LSS extension

LSS (Layer settings service) is a extension to CANopen described in CiA DSP 305. The interface is described in CiA DS 309 2.1.0 (ASCII mapping). LSS allows the user to change node ID and bitrate, as well as setting the node ID on an unconfigured node.

LSS uses the the OD Identity register as an unique value to select a node. Therefore the LSS address always consists of four 32 bit values. This also means that LSS relies on this register to actually be unique.

To use LSS, a compatible node is needed. Note that canopend only includes LSS master functionality.

The following example show some typical use cases for LSS:

  • Changing the node ID for a known slave, store the new node ID to eeprom, apply new node ID. The node currently has the node ID 22.

    $ ./canopencomm lss_switch_sel 0x00000428 0x00000431 0x00000002 0x5C17EEBC
    $ ./canopencomm lss_set_node 4
    $ ./canopencomm lss_store
    $ ./canopencomm lss_switch_glob 0
    $ ./canopencomm 22 reset communication
    

Note that the node ID change is not done until reset communication/node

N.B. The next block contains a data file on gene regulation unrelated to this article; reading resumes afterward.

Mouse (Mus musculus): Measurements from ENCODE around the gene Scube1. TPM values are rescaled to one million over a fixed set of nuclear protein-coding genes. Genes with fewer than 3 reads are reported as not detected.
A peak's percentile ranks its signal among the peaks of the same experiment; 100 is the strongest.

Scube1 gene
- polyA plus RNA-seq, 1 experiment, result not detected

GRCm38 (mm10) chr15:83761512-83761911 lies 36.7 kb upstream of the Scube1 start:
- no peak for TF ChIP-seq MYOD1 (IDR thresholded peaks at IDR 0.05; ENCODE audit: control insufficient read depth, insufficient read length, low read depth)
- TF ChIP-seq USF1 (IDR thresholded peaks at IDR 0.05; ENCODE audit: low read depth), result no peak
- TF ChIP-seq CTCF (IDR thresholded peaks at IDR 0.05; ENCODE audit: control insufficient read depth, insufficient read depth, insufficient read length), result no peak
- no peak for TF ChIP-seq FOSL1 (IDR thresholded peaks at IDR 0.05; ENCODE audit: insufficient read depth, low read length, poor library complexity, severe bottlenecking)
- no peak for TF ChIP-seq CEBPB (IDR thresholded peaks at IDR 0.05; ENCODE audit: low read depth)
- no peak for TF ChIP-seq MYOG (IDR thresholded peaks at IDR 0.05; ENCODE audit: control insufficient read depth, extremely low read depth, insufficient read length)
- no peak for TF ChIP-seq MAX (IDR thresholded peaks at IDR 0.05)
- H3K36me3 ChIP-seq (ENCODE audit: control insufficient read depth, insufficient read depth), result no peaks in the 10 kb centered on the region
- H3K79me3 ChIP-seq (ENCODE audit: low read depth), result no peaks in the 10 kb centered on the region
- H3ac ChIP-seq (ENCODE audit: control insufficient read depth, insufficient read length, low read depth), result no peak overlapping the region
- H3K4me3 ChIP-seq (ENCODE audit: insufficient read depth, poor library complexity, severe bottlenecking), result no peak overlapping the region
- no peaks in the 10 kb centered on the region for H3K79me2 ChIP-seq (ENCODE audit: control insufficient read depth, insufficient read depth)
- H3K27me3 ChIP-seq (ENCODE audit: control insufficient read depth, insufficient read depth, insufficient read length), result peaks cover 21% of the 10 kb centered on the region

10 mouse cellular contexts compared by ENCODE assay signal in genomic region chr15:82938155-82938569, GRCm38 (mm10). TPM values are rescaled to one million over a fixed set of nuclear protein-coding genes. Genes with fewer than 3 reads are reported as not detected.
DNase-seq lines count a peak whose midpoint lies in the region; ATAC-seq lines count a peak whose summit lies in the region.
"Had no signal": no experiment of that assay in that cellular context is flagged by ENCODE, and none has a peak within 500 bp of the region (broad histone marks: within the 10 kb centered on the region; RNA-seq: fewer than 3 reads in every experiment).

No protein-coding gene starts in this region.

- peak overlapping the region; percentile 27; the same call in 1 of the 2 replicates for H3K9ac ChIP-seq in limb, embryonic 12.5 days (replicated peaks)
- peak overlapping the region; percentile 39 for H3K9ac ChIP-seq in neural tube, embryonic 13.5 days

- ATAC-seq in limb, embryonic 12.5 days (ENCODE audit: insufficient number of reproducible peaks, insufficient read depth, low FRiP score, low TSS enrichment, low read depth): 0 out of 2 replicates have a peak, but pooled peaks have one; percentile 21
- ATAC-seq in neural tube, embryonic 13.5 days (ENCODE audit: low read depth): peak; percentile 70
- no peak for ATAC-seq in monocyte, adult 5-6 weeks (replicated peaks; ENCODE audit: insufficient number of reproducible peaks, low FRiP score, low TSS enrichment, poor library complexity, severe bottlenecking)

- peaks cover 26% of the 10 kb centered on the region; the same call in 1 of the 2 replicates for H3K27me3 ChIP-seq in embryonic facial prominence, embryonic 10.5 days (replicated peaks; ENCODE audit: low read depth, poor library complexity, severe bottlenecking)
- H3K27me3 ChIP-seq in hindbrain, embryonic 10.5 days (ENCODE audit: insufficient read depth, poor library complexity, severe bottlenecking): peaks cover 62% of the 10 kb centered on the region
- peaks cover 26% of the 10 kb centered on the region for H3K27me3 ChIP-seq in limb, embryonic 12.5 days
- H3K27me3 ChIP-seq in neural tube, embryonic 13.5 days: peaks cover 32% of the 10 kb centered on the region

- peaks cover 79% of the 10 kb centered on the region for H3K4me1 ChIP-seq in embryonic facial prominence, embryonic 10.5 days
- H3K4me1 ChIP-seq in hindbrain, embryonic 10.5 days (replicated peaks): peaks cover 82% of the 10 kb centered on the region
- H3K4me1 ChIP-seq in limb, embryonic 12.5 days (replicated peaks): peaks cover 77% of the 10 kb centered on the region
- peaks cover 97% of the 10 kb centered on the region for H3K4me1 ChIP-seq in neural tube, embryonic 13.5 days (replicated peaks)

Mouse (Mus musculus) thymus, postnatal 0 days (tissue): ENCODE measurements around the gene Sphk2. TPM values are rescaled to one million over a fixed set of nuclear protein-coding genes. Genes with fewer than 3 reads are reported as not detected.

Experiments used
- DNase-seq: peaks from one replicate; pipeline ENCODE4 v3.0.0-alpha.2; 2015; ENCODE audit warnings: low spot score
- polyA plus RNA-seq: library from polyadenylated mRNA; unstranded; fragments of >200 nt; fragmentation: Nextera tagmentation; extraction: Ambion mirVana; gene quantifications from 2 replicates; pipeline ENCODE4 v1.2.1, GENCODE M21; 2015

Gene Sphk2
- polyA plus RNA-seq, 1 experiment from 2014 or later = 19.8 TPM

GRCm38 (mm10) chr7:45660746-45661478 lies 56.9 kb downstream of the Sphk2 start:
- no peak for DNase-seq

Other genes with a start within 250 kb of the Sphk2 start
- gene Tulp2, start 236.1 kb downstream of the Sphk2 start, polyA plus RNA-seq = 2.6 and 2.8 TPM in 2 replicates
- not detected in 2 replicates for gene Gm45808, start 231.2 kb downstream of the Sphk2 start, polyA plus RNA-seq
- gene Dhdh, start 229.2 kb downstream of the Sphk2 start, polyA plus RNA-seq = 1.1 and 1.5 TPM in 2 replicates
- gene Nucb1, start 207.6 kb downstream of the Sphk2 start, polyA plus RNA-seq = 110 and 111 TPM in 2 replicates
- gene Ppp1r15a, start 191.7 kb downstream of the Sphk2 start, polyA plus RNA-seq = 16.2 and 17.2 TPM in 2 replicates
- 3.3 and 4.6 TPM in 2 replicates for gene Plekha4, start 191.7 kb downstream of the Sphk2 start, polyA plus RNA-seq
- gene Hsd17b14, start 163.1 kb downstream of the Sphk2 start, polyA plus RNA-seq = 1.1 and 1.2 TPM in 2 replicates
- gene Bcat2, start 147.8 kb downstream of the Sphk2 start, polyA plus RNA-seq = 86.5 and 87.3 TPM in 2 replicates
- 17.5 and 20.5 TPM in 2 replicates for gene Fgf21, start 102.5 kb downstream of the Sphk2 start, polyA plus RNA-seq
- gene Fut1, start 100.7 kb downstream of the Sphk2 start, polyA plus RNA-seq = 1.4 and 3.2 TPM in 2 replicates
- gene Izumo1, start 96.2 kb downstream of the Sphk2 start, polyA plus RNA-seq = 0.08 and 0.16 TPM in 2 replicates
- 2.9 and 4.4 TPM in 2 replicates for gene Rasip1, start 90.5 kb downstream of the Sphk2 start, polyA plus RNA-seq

• Changing the node ID for a known slave, store the new node ID to eeprom, apply new node ID. The node currently has an invalid node ID.

    $ ./canopencomm lss_switch_sel 0x00000428 0x00000431 0x00000002 0x5C17EEBC
    $ ./canopencomm lss_set_node 4
    $ ./canopencomm lss_store
    $ ./canopencomm lss_switch_glob 0
    

Note that the node ID is automatically applied.

  • Search for a node via LSS fastscan, store the new node ID to eeprom, apply new node ID

    $ ./canopencomm [1] _lss_fastscan
    
    

    [1] 0x00000428 0x00000432 0x00000002 0x6C81413C

    $ ./canopencomm lss_set_node 4 $ ./canopencomm lss_store $ ./canopencomm lss_switch_glob 0

    To increase scanning speed, you can use

    $ ./canopencomm [1] _lss_fastscan 25